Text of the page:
GM Unveils 2009 Corvette ZR1
The King of the Hill Returns!
One of the worst-kept secrets in the auto industry for the past year or two was that GM was working on a super Corvette with 600 plus horsepower, forced induction, and performance up to par with the world’s elite supercars. After years of denying the program’s very existence, GM trotted out a lightly-disguised version of this car (without confirming its name) for a few hot laps at Laguna Seca in October, but still didn’t confirm the name or reveal its final shape.
Last night, GM pulled the wraps off of the ZR1 (previously referred to as “Blue Devil,” “Corvette SS” or “Z07”) as an early Christmas present to the Corvette faithful. Nearly every rumor about the car, except for its likely horsepower figure (the rumors were a little optimistic) and the transmission choice (it’s a standard manual transaxle and not a DSG) turned out to be pretty accurate.
The biggest change for the ZR1 over the standard and Z06 Corvettes is the all-new supercharged LS9 small block V8 with at least 620 horsepower and 595 lb.-ft. of torque (final SAE certification has not yet been completed on this engine). The engine will be hand built at GM’s performance build center, which also assembles the LS7 engine found in the Corvette Z06 and the supercharged 4.4 liter Northstar V8 engines found in the Cadillac XLR-V and STS-V.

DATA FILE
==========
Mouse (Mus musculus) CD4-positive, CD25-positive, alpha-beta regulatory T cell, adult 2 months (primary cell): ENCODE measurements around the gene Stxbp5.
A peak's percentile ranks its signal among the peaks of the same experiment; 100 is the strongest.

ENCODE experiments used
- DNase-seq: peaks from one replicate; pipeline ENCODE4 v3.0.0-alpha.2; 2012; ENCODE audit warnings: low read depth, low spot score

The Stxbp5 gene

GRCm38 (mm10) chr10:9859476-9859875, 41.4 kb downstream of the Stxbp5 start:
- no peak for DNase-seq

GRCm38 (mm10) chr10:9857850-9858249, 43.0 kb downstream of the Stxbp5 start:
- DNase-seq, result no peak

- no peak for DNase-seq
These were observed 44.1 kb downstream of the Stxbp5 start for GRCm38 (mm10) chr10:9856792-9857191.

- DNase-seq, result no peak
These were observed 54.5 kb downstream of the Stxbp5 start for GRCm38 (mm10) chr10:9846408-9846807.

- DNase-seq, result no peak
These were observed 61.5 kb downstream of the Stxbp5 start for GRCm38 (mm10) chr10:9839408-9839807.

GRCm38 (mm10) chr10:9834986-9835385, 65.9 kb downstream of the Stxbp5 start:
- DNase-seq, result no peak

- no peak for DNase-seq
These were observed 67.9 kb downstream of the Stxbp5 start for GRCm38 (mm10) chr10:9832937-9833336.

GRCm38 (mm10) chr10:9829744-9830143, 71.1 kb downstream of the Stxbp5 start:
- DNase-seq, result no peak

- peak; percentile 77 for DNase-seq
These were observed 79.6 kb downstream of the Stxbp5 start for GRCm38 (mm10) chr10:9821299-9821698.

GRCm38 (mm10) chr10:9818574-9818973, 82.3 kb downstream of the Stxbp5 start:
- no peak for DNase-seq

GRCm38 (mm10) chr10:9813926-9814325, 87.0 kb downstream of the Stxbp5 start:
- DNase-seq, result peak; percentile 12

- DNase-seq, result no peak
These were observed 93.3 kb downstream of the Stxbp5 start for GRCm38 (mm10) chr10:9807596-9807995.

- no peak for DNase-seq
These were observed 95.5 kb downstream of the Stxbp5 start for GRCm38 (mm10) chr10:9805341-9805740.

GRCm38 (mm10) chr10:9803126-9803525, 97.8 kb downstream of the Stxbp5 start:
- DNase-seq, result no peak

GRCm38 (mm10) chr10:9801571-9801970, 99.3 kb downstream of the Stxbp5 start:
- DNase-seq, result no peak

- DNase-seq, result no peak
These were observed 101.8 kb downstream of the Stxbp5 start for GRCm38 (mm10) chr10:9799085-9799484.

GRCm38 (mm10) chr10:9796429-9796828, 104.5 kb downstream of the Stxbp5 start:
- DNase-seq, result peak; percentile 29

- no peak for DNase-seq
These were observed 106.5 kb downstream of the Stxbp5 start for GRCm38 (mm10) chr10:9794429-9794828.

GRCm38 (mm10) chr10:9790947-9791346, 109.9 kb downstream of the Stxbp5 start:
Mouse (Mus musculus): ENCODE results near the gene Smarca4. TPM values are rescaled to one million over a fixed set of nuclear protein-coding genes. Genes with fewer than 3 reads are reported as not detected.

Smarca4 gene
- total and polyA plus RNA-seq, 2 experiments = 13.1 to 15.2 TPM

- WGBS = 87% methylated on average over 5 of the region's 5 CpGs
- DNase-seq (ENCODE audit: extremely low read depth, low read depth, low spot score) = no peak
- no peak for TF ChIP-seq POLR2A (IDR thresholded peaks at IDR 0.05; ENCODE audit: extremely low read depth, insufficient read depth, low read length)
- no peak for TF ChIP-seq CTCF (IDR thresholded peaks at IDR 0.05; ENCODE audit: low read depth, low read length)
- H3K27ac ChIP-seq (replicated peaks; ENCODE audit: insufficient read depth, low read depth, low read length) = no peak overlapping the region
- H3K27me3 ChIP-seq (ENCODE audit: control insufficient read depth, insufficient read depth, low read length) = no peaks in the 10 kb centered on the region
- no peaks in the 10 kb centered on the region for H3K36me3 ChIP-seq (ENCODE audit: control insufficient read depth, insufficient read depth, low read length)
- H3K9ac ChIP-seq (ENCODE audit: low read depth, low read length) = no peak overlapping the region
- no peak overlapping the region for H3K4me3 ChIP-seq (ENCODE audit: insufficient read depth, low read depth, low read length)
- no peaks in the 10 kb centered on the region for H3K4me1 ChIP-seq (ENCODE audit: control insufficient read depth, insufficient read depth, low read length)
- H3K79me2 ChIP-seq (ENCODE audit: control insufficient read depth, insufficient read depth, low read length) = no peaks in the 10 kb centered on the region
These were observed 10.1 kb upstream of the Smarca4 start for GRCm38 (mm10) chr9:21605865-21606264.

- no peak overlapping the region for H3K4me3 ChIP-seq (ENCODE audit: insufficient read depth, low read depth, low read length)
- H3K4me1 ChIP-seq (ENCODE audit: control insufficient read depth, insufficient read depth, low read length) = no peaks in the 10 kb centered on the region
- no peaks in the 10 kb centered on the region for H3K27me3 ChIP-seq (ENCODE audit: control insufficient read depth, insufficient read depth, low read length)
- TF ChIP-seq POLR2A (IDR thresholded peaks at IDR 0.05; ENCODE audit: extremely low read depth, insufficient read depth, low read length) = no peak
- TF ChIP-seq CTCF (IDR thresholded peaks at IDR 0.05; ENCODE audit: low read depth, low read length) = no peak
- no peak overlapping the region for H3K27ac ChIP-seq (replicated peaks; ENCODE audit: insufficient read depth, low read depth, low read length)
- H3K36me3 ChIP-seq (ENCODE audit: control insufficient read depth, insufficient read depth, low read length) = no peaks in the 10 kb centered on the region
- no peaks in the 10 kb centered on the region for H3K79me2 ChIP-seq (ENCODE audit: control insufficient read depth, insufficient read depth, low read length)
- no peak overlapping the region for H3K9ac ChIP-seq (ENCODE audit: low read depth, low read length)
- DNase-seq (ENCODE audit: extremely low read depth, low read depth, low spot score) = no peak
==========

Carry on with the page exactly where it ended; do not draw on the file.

Other go-fast goodies featured on the ZR1 include a beefed-up rear axle, stronger transmission, a new twin-disc clutch, and large carbon-ceramic brake rotors. The front brakes have a 15.5 inch diameter and the rear brakes have a 15 inch diameter, and are accompanied by six-piston calipers in the front and four-piston calipers on the rear. The car rides on 20 inch wheels in the rear and 19 inch wheels in the front, fitted with Michelin Pilot Sport 2 tires developed specifically for the ZR1.
The ZR1 is built on an aluminum-intensive chassis that the Z06 uses, and also has several weight saving features such as a carbon fiber hood, roof, roof bow, rocker molding, and front splitter. In spite of the exotic weight saving materials used, the ZR1 tips the scales at approximately 3,350 pounds, which is about 200 pounds heavier than the Z06. The weight gain can be primarily attributed to the ZR1’s wider fenders, larger wheels, the addition of magnetic selective ride control, and the supercharger and related hardware.
As a Corvette enthusiast, I think the styling changes for the ZR1 are aggressive and attractive. You won’t mistake this car for any other Corvette if you spot it cruising down the road. On the interior, I’m a little disappointed that it’s no better than the base Corvette with the 4LT leather wrap package, except for the ZR1 logos on the seats. I wish the car came with a twin clutch automated manual transmission, at least as an option, for ultimate performance, and I wish the curb weight were closer to the ZR1’s. Finally, as thrilled as I am to see this car without any disguises, I’m disappointed that GM chose to reveal it now rather than waiting three weeks to unveil it in Detroit at the North American International Auto Show. The only suspense around this car in Detroit will be its final horsepower and torque numbers, but I don’t expect them to deviate much from the “at least” numbers.
Pricing has not been revealed for the ZR1, but expect it to be around $100,000. It sounds like a lot of money for a Corvette (or for a GM vehicle, for that matter), until you consider all of the expensive, exotic technology packed into this car and how superlative its performance will be.